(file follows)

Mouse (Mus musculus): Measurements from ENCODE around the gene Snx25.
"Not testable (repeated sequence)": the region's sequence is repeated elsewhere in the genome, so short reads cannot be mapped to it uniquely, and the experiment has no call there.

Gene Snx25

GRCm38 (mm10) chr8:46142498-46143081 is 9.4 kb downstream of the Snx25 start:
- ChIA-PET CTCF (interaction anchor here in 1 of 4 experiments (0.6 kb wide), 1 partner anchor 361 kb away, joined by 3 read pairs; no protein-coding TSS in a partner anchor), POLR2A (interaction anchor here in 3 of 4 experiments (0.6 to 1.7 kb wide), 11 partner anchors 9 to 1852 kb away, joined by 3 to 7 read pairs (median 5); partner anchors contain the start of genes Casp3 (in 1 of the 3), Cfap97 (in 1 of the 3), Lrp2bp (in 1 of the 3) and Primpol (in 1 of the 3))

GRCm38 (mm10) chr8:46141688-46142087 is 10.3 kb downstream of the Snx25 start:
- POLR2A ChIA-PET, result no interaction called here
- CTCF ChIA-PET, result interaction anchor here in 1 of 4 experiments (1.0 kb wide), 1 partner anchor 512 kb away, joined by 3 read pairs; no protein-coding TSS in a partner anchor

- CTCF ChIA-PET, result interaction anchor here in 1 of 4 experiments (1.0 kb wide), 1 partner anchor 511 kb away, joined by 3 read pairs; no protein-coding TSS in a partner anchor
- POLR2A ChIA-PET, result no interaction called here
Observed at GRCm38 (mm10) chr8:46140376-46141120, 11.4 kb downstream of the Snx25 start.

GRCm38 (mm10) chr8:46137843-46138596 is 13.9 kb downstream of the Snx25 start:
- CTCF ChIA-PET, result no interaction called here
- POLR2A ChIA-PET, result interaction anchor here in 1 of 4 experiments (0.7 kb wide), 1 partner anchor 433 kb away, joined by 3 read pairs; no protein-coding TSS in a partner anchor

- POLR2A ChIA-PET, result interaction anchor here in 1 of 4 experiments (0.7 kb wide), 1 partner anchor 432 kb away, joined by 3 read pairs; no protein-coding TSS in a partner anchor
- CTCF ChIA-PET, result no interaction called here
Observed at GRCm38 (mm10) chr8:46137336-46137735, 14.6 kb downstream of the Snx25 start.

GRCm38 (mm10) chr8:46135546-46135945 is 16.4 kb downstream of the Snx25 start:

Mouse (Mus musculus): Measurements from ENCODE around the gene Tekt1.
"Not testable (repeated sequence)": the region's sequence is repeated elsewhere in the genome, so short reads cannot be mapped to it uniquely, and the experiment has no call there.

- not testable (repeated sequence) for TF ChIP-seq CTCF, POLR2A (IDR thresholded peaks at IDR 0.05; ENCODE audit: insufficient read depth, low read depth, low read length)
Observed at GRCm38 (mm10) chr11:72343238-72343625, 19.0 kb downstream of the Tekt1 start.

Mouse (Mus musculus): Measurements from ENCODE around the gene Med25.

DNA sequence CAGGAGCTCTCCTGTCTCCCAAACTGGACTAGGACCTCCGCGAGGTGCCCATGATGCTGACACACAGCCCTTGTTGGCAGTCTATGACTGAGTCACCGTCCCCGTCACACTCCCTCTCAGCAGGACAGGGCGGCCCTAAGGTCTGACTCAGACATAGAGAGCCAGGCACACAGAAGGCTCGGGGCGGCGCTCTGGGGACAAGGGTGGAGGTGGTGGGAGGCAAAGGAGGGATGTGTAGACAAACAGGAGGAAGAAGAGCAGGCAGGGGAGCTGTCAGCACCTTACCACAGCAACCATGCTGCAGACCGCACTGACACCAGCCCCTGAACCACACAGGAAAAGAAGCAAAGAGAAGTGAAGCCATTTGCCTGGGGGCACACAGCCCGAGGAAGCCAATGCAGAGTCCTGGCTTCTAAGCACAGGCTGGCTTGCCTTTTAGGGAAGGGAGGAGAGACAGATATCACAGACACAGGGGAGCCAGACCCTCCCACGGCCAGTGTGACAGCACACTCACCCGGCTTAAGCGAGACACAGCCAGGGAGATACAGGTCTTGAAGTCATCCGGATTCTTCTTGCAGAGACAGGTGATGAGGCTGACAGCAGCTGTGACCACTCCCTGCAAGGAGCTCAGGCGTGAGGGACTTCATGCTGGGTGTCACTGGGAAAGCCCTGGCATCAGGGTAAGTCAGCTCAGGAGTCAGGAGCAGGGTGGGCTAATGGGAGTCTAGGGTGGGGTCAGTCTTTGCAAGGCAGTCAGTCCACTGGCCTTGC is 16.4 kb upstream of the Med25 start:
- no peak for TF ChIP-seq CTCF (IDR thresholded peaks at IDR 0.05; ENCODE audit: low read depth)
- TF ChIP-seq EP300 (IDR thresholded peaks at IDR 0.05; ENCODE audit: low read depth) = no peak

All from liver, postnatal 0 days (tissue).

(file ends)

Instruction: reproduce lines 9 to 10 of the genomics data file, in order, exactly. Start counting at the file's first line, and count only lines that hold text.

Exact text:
- CTCF ChIA-PET, result interaction anchor here in 1 of 4 experiments (1.0 kb wide), 1 partner anchor 511 kb away, joined by 3 read pairs; no protein-coding TSS in a partner anchor
- POLR2A ChIA-PET, result no interaction called here